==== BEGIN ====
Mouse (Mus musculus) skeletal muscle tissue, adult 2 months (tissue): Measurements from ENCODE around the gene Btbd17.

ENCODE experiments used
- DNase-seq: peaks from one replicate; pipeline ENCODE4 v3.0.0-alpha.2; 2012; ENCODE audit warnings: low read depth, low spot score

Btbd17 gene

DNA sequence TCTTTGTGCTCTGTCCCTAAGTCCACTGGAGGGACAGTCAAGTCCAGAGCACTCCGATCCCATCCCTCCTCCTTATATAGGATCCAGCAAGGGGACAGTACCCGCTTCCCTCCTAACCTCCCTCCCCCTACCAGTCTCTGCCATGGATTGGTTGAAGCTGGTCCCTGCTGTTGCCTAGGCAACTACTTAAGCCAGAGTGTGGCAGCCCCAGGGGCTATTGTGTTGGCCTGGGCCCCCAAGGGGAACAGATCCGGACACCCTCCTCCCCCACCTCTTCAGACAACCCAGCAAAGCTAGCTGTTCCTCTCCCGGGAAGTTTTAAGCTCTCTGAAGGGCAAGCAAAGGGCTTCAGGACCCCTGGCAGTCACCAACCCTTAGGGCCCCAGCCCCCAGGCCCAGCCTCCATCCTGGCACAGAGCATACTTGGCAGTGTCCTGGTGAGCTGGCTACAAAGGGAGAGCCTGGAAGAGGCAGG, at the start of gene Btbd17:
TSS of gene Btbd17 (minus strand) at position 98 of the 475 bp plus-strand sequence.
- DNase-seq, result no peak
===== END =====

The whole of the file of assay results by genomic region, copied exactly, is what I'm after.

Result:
Mouse (Mus musculus) skeletal muscle tissue, adult 2 months (tissue): Measurements from ENCODE around the gene Btbd17.

ENCODE experiments used
- DNase-seq: peaks from one replicate; pipeline ENCODE4 v3.0.0-alpha.2; 2012; ENCODE audit warnings: low read depth, low spot score

Btbd17 gene

DNA sequence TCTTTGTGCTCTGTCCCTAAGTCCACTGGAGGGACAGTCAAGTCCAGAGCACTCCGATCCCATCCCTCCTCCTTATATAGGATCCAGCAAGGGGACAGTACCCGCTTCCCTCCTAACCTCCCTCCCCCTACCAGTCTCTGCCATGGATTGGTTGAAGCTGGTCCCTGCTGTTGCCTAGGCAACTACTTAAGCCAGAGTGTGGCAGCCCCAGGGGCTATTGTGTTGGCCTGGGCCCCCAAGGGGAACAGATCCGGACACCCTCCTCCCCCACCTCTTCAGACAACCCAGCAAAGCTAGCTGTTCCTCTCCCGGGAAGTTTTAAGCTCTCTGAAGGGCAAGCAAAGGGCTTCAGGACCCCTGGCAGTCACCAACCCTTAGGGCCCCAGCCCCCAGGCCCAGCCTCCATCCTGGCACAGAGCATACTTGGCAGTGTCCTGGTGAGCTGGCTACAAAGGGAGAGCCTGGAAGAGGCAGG, at the start of gene Btbd17:
TSS of gene Btbd17 (minus strand) at position 98 of the 475 bp plus-strand sequence.
- DNase-seq, result no peak